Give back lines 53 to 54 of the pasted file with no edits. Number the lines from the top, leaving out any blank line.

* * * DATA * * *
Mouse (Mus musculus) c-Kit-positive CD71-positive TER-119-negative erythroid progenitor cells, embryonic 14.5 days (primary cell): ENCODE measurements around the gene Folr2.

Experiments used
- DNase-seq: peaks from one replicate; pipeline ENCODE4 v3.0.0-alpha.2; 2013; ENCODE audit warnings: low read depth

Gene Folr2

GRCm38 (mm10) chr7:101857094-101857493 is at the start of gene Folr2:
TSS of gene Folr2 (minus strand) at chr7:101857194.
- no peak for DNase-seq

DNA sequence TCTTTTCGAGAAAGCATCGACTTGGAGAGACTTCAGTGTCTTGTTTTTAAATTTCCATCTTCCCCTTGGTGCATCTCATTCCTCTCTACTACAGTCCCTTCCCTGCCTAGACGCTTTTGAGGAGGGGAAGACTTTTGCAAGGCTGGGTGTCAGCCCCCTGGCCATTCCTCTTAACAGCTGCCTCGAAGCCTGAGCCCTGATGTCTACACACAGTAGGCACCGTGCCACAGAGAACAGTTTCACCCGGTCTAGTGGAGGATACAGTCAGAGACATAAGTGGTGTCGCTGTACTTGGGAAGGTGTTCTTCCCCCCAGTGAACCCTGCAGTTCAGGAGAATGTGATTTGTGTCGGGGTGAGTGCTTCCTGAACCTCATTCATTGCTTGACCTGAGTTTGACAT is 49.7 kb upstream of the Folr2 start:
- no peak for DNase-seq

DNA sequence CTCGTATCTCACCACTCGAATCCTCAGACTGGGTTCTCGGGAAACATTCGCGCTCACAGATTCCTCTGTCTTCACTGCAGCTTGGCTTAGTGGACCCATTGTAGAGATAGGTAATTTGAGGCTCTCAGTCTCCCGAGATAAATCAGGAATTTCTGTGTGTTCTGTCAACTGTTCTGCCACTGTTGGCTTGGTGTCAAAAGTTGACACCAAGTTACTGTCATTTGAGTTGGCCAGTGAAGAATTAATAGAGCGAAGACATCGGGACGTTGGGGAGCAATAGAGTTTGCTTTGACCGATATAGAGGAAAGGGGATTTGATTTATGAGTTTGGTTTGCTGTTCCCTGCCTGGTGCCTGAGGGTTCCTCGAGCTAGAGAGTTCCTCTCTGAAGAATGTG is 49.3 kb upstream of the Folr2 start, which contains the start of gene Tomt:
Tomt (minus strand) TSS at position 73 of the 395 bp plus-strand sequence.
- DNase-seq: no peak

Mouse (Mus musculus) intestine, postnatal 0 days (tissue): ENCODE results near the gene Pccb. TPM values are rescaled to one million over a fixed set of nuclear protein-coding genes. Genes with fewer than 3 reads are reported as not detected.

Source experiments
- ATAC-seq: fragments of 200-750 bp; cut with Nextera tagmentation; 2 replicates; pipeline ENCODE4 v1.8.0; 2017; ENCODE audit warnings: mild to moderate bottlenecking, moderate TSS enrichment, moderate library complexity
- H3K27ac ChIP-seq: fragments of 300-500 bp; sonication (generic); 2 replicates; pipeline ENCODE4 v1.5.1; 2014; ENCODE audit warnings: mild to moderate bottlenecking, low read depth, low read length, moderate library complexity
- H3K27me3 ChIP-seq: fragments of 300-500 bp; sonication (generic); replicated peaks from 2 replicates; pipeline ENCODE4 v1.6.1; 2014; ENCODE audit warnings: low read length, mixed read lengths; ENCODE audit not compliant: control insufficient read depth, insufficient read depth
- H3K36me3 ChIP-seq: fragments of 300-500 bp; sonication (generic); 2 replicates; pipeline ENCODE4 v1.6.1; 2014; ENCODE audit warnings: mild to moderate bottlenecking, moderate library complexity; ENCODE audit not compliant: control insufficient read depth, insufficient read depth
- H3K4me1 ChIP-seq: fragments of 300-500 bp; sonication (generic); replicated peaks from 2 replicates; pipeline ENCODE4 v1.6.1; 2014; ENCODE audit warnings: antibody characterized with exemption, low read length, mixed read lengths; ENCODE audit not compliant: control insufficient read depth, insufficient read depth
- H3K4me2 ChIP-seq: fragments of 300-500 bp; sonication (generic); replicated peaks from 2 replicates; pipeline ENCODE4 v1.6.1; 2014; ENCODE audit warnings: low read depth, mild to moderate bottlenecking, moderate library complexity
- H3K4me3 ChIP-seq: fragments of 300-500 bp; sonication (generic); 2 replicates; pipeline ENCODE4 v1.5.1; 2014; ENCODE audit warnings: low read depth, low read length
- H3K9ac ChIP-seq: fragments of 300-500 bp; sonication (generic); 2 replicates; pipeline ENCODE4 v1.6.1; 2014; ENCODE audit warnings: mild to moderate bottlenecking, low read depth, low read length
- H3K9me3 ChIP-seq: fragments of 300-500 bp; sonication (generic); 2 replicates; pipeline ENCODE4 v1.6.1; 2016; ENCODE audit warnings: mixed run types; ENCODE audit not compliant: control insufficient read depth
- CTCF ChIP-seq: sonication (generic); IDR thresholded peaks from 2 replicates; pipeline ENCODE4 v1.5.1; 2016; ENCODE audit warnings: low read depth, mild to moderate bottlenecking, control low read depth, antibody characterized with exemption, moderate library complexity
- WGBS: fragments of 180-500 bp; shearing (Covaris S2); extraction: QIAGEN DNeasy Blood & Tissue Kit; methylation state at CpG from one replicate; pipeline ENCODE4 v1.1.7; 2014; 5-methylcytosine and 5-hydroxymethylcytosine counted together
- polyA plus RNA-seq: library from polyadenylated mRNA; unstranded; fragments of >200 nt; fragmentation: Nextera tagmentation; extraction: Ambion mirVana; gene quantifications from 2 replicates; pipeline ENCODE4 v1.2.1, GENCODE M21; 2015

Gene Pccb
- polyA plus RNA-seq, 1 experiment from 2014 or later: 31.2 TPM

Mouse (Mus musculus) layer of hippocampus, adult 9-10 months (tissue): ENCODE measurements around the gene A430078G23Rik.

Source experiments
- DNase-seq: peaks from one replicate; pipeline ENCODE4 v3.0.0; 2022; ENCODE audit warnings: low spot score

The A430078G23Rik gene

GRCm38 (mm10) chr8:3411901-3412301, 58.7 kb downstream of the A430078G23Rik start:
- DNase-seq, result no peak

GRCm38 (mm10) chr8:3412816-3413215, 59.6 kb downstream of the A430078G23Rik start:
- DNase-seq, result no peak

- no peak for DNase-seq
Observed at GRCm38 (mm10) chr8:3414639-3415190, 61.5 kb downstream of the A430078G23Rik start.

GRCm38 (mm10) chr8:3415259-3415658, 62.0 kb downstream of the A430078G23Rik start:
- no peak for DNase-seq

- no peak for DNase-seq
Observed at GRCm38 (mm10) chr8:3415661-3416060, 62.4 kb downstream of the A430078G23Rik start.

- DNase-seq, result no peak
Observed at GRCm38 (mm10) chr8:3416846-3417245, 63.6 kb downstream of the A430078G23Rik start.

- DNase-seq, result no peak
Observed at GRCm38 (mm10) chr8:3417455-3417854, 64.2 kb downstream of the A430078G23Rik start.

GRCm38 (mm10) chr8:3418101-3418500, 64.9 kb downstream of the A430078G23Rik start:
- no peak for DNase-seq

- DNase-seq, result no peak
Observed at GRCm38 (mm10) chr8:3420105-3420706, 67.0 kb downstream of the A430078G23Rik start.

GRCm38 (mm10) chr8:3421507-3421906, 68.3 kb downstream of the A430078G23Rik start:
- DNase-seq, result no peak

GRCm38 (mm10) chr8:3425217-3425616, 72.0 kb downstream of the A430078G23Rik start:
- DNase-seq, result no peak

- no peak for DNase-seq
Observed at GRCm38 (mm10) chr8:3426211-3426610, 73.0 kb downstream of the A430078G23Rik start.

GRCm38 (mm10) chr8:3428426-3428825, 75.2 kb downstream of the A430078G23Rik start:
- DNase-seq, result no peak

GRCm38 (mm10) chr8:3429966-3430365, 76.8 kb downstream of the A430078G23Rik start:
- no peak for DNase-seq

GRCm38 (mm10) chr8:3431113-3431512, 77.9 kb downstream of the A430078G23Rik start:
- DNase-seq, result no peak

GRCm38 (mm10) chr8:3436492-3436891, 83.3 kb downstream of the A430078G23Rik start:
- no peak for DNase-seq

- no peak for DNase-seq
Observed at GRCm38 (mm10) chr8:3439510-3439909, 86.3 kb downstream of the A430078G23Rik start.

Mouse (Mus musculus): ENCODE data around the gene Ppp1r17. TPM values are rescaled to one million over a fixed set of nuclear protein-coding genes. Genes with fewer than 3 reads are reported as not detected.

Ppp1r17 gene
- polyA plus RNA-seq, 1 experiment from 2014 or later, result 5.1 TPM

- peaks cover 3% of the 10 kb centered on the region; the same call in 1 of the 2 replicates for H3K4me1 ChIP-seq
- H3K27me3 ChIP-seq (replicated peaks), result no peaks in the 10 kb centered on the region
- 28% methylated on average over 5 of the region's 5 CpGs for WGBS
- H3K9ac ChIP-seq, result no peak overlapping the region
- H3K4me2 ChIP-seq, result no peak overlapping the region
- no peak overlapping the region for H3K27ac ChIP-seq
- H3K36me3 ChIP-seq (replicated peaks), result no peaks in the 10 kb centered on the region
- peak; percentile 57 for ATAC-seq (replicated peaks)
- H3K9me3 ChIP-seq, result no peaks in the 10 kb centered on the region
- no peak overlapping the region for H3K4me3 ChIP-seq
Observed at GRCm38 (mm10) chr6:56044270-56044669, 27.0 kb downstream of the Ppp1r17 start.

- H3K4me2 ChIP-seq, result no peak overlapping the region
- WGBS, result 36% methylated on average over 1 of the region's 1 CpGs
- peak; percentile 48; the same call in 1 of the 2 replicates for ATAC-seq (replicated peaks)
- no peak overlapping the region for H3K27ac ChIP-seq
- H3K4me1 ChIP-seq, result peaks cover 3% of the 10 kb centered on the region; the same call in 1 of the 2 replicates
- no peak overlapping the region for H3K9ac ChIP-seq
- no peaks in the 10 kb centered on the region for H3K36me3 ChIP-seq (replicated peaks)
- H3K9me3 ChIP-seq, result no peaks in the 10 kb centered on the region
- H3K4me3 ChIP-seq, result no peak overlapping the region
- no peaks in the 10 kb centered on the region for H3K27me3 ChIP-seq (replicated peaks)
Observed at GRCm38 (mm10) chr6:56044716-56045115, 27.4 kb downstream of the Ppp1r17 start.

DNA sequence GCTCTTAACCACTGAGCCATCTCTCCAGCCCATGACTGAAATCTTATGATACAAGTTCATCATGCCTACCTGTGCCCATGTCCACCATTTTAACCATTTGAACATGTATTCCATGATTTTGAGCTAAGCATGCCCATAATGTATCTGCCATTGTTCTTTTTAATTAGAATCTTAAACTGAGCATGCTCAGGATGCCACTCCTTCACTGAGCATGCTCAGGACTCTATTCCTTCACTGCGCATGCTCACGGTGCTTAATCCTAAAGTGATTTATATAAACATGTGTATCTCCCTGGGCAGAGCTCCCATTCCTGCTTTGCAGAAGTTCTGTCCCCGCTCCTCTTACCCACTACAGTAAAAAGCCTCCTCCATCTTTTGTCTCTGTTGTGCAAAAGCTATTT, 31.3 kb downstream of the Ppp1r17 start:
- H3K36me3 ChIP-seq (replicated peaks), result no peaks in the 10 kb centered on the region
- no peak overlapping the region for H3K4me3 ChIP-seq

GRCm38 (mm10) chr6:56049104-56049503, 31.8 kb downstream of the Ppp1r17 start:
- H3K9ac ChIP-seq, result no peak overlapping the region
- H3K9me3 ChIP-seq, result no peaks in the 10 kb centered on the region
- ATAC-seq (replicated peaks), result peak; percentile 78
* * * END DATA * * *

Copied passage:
GRCm38 (mm10) chr8:3425217-3425616, 72.0 kb downstream of the A430078G23Rik start:
- DNase-seq, result no peak